Last night for some reason a question arose in mind as to the lineage of the American Presidential anthem “Hail to the Chief’. At one time I had borrowed from the Richland County library a compact disc containing a compendium of civil war  music and I had a vague recollection that the piece was composed and played for General George McClellan who preceded General Ulysses S. Grant as the Supreme Union Commander. Well I stand corrected. From the very authoritative Wikipedia I have learned that the piece “Hail to the Chief” is of a much more distinguished lineage and much older in its use as a presidential anthem.

It seems in 1812 English songwriter James Sanderson set to music sections including ‘Hail to the Chief” of Sir Walter Scott’s Lady of the Lake. Prior to this in 1810 two English producers made Lady of the Lake into a play for performances in London and Edinburgh and in 1812 the American version debuted in New York.
The following is a brief quote from the Wikipedia:

The association with the President first occurred in 1815, when it was played to honor both George Washington and the end of the War of 1812 (under the name “Wreaths for the Chieftain”). On July 4, 1828, the U.S. Marine Band performed the song at a ceremony for the formal opening of the Chesapeake and Ohio Canal, which was attended by President John Quincy Adams. Andrew Jackson was the first living President to have the song used to honor his position in 1829, and it was played at Martin Van Buren’s inauguration in 1837. Julia Tyler, second wife of John Tyler, requested its use to announce the arrival of the President. Her successor as First Lady, Sarah Childress Polk, encouraged its regular use in this manner after it was used at James Polk’s inauguration; William Seale says, “Polk was not an impressive figure, so some announcement was necessary to avoid the embarrassment of his entering a crowded room unnoticed. At large affairs the band…rolled the drums as they played the march…and a way was cleared for the President.” Under the term of Harry Truman the Department of Defense made it the official tribute to the President.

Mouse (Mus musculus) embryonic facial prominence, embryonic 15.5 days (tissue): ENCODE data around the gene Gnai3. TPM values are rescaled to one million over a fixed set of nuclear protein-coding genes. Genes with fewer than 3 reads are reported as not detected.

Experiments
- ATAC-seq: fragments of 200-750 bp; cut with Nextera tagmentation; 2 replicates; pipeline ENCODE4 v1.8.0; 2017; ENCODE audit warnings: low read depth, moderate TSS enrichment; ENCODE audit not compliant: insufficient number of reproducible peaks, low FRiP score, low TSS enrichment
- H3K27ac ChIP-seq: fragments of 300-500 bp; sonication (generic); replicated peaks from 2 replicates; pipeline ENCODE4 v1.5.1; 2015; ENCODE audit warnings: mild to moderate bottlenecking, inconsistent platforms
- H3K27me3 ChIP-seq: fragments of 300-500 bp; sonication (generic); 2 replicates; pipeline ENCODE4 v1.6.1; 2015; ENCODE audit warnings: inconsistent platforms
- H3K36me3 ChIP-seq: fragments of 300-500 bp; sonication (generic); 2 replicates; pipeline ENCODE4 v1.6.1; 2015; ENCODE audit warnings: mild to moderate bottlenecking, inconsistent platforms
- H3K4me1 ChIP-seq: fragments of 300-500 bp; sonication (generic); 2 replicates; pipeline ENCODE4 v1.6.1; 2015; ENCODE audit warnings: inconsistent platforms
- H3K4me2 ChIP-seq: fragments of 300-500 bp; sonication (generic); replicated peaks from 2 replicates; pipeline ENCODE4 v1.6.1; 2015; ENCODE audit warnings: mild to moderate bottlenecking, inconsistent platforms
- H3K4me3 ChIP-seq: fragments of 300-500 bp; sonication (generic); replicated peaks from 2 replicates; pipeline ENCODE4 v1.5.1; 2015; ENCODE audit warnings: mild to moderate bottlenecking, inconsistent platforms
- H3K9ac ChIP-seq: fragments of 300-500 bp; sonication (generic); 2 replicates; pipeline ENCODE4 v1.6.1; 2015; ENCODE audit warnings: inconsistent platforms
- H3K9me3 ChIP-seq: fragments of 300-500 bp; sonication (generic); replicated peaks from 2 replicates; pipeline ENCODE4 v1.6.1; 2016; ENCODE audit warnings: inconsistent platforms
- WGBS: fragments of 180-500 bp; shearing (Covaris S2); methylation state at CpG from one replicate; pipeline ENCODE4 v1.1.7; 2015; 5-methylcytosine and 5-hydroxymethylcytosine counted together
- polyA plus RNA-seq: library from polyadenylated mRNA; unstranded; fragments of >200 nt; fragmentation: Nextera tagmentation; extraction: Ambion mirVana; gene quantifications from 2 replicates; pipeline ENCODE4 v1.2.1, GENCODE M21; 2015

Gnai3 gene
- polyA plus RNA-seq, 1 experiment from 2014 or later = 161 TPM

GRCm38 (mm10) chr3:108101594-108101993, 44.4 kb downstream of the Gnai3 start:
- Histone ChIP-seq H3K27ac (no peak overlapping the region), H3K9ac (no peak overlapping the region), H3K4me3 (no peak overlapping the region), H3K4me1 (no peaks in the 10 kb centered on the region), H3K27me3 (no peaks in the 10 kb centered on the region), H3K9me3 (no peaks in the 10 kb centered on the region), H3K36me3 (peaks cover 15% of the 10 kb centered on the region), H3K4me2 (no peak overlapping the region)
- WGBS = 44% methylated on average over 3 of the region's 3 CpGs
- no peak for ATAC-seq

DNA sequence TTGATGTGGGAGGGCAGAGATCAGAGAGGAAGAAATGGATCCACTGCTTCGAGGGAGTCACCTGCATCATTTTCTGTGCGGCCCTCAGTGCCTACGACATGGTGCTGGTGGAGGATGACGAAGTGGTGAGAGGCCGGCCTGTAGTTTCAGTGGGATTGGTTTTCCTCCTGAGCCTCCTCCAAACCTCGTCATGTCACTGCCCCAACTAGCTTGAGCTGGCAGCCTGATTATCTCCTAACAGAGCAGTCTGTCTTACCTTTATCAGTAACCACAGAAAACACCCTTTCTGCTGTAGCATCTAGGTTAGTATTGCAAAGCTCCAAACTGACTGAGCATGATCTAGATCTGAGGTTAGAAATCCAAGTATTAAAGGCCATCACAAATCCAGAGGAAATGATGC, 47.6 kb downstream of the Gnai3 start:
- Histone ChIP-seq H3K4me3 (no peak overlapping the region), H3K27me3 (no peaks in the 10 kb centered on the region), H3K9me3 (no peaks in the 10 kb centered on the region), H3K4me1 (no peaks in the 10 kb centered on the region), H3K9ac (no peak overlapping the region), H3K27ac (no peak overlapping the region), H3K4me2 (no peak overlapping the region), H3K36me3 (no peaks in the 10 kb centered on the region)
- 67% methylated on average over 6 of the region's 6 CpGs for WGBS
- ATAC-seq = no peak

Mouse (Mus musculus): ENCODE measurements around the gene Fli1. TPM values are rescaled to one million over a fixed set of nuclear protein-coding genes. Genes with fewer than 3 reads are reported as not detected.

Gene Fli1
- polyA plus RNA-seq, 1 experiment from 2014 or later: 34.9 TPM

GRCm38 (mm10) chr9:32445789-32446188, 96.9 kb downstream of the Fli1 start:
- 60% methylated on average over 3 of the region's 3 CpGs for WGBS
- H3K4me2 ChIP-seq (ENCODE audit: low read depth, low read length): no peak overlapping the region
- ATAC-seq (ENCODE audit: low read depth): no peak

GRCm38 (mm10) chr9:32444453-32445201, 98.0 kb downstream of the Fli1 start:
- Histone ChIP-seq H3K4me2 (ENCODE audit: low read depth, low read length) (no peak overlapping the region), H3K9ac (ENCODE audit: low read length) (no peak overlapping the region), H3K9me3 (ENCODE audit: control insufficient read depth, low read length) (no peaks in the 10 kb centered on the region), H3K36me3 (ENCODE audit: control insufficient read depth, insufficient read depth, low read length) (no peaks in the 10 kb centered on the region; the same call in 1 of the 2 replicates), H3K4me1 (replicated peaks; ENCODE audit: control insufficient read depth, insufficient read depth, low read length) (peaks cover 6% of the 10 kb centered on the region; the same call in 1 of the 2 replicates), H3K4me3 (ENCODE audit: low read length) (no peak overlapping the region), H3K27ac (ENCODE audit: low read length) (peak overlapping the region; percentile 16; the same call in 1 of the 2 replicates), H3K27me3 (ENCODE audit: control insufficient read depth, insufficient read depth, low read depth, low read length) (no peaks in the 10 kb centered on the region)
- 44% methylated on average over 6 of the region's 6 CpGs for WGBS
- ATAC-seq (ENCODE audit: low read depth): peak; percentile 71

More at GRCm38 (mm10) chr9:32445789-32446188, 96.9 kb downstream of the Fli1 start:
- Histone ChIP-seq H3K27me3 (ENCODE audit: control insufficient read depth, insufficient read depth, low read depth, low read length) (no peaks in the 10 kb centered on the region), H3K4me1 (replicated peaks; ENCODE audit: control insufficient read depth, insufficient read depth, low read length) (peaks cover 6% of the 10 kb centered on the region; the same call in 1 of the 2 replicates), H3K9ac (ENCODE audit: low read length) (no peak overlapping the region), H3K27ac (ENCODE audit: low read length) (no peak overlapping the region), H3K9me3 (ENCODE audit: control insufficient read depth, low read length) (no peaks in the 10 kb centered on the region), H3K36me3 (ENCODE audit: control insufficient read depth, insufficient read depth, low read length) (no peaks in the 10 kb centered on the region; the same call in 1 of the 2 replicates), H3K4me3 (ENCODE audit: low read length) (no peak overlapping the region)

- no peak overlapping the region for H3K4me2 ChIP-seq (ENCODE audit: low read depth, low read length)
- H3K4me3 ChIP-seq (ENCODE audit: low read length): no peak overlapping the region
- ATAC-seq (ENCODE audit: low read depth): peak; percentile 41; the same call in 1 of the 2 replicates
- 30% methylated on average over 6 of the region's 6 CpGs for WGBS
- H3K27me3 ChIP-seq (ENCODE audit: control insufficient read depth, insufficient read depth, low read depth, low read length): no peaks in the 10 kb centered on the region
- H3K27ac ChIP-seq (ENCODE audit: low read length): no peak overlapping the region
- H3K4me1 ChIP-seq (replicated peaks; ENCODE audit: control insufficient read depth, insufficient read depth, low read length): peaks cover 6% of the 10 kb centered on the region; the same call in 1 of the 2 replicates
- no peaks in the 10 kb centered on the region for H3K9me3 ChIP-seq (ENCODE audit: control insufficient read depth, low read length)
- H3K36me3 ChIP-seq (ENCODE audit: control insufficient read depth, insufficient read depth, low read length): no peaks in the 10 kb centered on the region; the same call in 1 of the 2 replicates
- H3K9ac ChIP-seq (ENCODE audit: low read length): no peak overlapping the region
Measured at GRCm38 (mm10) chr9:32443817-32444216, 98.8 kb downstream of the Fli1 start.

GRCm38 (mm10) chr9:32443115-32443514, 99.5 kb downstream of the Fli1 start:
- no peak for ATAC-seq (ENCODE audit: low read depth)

President Chester A. Arthur did not like the song and asked John Philip Sousa to compose a new song, which was entitled Presidential Polonaise. After Arthur left office, the Marine Band resumed playing Hail to the Chief for public appearances by the President.

During the American Civil War (1861–1865) the same piece was also used to announce the arrival of Confederate President Jefferson Davis. On October 3, 1861, Davis visited with Generals P. G. T. Beauregard, Joseph Eggleston Johnston, and Gustavus Woodson Smith at Fairfax Court House (now Fairfax, Virginia) for a Council of War. While at Fairfax, President Davis also conducted a formal Review of the Troops, which numbered some 30,000. At the start of the review, the band of the 1st Virginia Infantry struck up “Hail to the Chief” and concluded with “Dixie”.

Well, who’d eh thunk it. “Combining Hail to the Chief” and “Dixie” seems contrary to all logic but we seem to have much more in common as a nation than we thought. May we give thanks to God for preserving our union and may we always strive to make sure that (in the words of Abraham Lincoln)  “…government of the people, by the people, …(and)… for the people,shall not perish from the earth.”


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